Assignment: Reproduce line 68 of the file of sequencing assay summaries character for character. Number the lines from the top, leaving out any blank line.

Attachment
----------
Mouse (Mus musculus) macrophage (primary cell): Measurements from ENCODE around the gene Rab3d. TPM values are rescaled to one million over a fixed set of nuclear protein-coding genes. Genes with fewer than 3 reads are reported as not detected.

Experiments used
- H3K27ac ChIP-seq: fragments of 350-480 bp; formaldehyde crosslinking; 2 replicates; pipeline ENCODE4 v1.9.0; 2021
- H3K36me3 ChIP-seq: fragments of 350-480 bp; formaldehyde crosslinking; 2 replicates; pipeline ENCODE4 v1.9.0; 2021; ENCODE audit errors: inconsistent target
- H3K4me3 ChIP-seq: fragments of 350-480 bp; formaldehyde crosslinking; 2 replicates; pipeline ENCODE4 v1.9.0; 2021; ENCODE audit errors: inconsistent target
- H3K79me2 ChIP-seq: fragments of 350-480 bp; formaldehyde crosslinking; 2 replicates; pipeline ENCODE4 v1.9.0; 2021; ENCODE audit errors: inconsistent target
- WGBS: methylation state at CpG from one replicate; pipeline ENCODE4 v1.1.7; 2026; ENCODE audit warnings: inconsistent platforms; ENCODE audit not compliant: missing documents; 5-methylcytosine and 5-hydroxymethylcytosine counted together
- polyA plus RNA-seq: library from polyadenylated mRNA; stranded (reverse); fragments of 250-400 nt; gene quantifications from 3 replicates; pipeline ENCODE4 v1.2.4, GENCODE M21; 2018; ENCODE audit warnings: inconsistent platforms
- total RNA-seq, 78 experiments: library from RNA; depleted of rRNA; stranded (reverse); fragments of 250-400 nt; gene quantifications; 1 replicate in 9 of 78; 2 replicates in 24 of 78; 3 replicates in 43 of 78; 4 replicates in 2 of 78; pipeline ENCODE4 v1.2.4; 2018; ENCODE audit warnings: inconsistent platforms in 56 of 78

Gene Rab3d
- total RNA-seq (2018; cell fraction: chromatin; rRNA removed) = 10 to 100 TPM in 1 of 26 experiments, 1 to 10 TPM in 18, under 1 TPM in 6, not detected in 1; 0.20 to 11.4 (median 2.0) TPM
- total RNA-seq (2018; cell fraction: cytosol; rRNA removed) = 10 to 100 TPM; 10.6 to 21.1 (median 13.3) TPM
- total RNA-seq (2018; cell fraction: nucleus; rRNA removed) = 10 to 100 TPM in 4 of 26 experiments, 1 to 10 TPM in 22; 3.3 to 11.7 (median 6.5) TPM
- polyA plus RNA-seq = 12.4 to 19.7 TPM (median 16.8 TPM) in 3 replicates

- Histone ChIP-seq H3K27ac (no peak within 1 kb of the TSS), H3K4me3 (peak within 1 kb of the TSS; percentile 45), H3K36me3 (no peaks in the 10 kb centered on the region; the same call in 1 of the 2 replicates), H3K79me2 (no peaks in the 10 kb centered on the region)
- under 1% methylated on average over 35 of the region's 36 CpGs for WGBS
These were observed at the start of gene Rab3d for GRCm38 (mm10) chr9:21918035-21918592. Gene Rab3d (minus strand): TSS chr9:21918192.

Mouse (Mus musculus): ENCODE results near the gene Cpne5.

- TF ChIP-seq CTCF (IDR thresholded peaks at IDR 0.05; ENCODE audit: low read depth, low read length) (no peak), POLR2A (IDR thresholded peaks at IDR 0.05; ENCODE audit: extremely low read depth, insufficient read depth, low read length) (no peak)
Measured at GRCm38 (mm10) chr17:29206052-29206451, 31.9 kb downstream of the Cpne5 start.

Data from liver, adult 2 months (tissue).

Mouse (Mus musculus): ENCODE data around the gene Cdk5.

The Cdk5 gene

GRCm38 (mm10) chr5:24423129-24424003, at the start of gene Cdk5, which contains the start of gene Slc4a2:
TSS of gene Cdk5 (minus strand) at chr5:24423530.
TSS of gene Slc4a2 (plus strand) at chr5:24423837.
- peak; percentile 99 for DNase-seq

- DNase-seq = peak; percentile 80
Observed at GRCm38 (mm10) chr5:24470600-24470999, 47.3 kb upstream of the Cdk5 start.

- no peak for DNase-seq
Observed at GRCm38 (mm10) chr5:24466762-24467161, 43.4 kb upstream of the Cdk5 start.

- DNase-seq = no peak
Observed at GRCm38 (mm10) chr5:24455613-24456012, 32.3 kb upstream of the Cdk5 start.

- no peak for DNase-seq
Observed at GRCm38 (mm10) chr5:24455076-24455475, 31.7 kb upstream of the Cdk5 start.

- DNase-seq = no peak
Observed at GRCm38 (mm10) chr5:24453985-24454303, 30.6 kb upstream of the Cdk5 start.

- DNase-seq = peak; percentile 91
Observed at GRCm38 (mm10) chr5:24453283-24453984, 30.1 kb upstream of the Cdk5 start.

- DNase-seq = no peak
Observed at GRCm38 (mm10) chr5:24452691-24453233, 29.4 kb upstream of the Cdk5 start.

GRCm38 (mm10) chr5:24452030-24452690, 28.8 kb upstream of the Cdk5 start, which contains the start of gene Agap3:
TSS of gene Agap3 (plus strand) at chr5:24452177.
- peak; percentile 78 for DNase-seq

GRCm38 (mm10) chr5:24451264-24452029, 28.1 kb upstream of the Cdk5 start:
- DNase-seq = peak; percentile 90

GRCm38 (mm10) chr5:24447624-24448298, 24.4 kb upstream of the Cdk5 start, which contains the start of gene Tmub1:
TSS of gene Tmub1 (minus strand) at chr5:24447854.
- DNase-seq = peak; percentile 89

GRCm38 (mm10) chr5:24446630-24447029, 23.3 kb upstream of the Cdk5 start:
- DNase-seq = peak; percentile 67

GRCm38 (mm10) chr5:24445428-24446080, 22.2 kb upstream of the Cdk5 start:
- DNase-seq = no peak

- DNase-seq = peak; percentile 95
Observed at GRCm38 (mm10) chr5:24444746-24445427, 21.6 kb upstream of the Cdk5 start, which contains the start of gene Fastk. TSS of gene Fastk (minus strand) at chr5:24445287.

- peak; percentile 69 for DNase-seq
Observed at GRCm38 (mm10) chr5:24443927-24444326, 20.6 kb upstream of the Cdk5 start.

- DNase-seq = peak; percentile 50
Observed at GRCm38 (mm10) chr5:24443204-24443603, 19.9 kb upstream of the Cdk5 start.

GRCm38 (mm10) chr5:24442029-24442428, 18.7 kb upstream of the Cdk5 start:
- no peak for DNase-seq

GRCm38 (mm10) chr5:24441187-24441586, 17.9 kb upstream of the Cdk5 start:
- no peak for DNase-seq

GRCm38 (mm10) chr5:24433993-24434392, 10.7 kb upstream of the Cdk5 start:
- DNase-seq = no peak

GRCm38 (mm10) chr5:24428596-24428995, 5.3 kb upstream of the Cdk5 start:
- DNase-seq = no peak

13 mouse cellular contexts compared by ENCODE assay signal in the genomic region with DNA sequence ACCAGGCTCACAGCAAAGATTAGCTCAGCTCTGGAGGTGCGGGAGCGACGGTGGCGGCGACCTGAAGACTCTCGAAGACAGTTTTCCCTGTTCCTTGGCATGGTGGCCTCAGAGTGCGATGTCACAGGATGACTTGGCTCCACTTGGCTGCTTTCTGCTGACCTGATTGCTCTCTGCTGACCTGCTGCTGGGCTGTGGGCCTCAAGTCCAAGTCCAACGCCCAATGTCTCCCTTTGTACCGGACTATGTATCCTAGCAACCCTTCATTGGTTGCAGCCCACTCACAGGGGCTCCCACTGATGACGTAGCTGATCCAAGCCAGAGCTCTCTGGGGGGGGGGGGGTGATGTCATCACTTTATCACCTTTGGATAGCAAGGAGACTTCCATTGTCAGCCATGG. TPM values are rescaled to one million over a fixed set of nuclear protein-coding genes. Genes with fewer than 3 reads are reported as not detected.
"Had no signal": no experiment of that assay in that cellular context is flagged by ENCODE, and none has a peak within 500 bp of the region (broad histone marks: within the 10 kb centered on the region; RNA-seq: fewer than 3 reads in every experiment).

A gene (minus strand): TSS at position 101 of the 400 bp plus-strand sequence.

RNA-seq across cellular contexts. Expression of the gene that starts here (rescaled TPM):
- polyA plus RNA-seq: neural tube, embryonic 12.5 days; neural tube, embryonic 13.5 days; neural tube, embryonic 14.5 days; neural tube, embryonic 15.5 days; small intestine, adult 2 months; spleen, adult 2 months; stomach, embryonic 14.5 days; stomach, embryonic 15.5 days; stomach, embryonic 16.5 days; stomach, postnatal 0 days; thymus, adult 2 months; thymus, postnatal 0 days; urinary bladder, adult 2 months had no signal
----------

13 mouse cellular contexts compared by ENCODE assay signal in the genomic region with DNA sequence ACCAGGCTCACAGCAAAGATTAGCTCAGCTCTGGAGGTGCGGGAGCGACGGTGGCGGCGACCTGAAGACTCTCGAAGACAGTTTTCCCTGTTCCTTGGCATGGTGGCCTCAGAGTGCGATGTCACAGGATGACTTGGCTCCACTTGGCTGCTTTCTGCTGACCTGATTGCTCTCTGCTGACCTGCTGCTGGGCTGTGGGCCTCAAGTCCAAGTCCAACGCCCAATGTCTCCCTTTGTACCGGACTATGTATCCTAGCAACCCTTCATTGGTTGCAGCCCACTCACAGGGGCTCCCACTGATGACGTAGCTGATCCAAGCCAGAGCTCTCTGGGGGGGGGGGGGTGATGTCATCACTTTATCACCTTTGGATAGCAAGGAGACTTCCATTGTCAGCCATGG. TPM values are rescaled to one million over a fixed set of nuclear protein-coding genes. Genes with fewer than 3 reads are reported as not detected.